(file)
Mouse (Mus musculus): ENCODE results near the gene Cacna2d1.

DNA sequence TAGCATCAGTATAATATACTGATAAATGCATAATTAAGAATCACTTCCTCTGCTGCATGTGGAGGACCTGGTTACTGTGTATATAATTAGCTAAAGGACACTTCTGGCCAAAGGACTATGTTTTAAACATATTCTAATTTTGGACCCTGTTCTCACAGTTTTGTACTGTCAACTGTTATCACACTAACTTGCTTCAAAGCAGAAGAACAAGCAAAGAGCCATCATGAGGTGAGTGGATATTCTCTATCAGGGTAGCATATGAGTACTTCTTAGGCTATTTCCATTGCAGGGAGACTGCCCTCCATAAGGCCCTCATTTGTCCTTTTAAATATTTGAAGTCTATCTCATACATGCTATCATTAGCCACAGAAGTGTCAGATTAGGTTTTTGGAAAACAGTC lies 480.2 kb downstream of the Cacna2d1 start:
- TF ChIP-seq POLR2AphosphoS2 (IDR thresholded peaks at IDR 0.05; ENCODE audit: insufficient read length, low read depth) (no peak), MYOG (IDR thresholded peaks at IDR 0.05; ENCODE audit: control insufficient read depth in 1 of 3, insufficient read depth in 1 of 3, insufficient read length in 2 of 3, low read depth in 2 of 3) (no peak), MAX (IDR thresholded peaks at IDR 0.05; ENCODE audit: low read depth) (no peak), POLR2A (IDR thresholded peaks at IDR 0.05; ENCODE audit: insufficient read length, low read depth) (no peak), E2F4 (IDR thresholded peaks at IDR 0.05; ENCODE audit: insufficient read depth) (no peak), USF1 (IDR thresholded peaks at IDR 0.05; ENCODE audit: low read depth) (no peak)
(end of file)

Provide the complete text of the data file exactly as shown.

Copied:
Mouse (Mus musculus): ENCODE results near the gene Cacna2d1.

DNA sequence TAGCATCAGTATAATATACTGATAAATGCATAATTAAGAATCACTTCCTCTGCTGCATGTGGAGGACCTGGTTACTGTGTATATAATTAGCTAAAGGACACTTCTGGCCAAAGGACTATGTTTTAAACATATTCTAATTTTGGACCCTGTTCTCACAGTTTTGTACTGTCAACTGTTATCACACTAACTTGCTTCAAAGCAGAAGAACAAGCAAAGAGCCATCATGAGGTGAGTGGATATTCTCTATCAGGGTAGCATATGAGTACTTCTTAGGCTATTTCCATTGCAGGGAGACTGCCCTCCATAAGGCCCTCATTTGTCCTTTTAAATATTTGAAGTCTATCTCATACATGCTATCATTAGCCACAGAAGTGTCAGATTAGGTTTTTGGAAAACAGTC lies 480.2 kb downstream of the Cacna2d1 start:
- TF ChIP-seq POLR2AphosphoS2 (IDR thresholded peaks at IDR 0.05; ENCODE audit: insufficient read length, low read depth) (no peak), MYOG (IDR thresholded peaks at IDR 0.05; ENCODE audit: control insufficient read depth in 1 of 3, insufficient read depth in 1 of 3, insufficient read length in 2 of 3, low read depth in 2 of 3) (no peak), MAX (IDR thresholded peaks at IDR 0.05; ENCODE audit: low read depth) (no peak), POLR2A (IDR thresholded peaks at IDR 0.05; ENCODE audit: insufficient read length, low read depth) (no peak), E2F4 (IDR thresholded peaks at IDR 0.05; ENCODE audit: insufficient read depth) (no peak), USF1 (IDR thresholded peaks at IDR 0.05; ENCODE audit: low read depth) (no peak)